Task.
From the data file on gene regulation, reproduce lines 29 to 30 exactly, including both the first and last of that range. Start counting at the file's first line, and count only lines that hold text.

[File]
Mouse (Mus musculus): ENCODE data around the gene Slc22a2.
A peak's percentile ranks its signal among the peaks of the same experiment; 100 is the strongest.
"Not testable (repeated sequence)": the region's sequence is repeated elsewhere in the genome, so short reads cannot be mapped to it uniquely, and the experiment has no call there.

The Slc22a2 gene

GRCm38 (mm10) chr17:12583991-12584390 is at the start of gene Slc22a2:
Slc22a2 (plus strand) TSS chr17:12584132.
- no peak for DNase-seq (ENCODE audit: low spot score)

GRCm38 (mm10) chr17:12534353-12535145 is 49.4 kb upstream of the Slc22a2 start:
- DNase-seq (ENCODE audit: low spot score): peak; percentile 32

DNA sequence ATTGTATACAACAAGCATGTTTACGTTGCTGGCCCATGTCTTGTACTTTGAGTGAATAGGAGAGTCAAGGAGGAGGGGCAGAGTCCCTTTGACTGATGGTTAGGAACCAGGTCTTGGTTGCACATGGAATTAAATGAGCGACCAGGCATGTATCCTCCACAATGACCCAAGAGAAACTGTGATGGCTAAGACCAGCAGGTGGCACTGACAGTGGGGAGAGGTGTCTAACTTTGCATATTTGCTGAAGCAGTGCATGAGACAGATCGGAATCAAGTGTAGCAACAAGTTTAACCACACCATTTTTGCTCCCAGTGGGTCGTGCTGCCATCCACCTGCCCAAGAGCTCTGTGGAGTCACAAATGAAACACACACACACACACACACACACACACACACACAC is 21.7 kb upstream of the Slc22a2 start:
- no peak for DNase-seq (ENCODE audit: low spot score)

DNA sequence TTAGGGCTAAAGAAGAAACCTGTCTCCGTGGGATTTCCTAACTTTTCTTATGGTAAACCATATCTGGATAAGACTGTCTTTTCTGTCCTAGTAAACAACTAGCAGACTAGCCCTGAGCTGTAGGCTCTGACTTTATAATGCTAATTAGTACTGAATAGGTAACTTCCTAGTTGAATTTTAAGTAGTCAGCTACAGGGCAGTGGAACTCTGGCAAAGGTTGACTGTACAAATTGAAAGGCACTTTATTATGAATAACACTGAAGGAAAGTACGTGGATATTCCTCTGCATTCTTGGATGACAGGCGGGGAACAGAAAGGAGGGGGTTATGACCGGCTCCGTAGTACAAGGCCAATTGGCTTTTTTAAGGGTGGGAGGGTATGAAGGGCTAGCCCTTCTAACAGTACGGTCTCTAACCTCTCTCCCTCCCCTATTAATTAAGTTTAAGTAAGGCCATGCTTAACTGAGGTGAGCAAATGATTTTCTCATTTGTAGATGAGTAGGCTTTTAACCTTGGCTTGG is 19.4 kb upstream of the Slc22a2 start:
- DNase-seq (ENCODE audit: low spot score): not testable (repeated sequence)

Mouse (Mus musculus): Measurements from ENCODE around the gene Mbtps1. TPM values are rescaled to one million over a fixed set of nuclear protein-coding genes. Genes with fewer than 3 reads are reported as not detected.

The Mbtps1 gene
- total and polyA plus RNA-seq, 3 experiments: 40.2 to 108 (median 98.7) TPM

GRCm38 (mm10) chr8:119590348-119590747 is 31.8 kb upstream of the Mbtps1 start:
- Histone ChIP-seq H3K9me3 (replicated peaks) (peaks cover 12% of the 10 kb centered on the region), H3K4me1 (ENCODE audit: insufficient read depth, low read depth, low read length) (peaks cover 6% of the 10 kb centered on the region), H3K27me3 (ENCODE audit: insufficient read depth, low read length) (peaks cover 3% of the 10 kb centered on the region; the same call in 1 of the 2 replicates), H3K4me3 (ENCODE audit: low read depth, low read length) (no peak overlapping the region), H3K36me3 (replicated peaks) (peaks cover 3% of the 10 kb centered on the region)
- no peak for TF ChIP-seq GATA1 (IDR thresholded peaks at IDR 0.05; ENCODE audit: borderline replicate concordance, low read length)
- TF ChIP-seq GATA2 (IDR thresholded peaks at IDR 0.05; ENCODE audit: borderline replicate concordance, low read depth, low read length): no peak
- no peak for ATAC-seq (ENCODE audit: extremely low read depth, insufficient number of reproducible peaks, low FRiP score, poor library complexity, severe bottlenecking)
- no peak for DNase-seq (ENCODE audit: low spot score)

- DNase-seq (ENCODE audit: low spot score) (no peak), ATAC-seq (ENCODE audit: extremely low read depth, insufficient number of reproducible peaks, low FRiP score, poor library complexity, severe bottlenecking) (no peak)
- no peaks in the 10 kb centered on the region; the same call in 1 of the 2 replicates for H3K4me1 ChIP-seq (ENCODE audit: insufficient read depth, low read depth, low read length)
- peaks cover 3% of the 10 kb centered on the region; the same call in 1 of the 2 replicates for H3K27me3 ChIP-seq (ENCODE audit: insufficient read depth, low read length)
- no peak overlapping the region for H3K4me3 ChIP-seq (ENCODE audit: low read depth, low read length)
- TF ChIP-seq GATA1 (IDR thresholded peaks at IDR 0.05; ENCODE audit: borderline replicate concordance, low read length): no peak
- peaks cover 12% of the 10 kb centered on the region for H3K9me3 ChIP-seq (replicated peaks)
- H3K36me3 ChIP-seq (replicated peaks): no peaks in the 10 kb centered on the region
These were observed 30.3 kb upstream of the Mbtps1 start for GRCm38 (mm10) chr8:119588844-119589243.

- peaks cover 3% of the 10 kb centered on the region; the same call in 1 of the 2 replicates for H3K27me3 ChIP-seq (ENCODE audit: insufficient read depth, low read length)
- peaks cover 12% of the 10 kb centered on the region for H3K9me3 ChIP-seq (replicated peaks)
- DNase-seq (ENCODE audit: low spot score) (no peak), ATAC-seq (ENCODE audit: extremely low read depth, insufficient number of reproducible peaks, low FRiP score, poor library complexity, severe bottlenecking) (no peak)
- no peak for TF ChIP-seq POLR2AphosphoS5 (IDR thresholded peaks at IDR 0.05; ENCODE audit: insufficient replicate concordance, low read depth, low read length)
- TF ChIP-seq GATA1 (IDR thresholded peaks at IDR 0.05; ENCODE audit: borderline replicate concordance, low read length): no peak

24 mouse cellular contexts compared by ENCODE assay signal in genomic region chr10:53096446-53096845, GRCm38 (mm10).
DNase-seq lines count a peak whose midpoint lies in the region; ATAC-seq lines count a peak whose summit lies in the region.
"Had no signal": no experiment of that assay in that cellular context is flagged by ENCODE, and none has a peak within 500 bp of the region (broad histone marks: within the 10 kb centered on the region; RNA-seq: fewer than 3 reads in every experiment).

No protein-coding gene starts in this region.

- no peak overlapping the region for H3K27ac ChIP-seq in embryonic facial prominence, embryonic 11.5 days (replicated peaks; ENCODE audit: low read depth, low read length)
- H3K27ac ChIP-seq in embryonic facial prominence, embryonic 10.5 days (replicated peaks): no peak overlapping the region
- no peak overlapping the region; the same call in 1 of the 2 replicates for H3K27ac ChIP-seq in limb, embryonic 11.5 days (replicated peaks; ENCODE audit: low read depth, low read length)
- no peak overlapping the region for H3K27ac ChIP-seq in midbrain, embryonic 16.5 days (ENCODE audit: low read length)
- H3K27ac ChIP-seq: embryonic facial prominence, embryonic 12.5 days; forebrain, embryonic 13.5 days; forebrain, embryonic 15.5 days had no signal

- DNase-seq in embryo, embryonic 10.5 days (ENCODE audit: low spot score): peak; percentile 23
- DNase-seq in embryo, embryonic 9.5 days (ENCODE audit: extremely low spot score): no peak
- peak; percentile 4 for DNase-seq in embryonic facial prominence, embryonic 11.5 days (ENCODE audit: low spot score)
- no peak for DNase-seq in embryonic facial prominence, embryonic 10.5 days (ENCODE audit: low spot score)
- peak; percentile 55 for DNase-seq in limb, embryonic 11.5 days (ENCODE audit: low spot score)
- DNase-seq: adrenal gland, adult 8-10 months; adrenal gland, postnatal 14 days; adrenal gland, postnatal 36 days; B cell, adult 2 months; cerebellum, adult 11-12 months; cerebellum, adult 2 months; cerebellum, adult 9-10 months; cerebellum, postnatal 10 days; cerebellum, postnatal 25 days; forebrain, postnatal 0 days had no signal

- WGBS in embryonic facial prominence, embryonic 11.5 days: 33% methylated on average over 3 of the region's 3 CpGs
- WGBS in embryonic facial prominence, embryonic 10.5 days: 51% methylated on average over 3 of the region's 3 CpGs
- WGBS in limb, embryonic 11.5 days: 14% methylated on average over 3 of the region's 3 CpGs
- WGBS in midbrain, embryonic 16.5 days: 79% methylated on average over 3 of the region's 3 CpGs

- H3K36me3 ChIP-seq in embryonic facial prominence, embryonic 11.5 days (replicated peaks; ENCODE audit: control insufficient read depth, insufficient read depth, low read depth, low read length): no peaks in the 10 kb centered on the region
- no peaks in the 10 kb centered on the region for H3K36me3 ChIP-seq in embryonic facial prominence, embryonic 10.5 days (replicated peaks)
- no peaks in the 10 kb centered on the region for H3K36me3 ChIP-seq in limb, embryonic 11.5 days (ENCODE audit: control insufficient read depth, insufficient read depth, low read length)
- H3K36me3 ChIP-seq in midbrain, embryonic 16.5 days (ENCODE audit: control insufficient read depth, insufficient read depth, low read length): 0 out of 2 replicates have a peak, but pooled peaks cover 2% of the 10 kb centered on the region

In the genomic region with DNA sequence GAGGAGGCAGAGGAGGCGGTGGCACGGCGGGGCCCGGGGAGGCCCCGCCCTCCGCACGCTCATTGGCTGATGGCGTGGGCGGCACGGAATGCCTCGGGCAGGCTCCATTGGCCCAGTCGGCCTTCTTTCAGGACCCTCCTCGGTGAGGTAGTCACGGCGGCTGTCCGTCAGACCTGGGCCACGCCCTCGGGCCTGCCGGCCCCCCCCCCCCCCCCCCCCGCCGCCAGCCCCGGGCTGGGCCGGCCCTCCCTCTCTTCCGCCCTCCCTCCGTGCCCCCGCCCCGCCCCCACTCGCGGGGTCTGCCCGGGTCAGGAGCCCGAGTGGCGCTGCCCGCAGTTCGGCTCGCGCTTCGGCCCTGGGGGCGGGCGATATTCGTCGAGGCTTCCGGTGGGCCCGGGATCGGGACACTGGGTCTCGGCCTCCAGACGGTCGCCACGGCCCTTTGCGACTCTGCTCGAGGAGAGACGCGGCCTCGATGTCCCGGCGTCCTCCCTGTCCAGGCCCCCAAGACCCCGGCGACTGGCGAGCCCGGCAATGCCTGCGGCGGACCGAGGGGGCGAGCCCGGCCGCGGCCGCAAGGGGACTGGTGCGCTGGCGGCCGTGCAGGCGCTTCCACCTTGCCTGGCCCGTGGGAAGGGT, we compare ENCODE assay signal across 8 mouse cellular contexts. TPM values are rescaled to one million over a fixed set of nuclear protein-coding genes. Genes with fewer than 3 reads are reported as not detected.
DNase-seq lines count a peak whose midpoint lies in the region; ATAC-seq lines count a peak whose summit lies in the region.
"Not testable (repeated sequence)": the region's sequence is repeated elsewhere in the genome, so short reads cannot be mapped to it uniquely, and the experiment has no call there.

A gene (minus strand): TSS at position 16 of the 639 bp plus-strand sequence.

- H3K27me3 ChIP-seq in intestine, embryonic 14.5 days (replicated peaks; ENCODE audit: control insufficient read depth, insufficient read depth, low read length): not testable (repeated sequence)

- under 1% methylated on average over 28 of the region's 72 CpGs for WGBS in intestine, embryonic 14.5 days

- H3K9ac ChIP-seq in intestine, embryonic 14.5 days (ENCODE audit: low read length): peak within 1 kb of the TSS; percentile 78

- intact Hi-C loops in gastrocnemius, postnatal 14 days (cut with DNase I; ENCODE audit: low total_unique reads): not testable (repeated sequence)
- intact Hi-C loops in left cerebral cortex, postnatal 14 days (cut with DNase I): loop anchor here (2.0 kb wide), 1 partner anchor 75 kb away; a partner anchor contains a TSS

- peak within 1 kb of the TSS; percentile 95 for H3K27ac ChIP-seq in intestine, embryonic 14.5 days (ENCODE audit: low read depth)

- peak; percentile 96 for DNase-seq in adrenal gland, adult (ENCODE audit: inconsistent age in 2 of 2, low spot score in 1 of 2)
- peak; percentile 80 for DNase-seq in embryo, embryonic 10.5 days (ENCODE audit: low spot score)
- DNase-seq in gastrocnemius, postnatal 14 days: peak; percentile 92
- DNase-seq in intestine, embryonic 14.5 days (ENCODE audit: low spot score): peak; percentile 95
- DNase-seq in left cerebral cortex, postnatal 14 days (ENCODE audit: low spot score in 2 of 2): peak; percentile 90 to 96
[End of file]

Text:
- H3K36me3 ChIP-seq (replicated peaks): no peaks in the 10 kb centered on the region
These were observed 30.3 kb upstream of the Mbtps1 start for GRCm38 (mm10) chr8:119588844-119589243.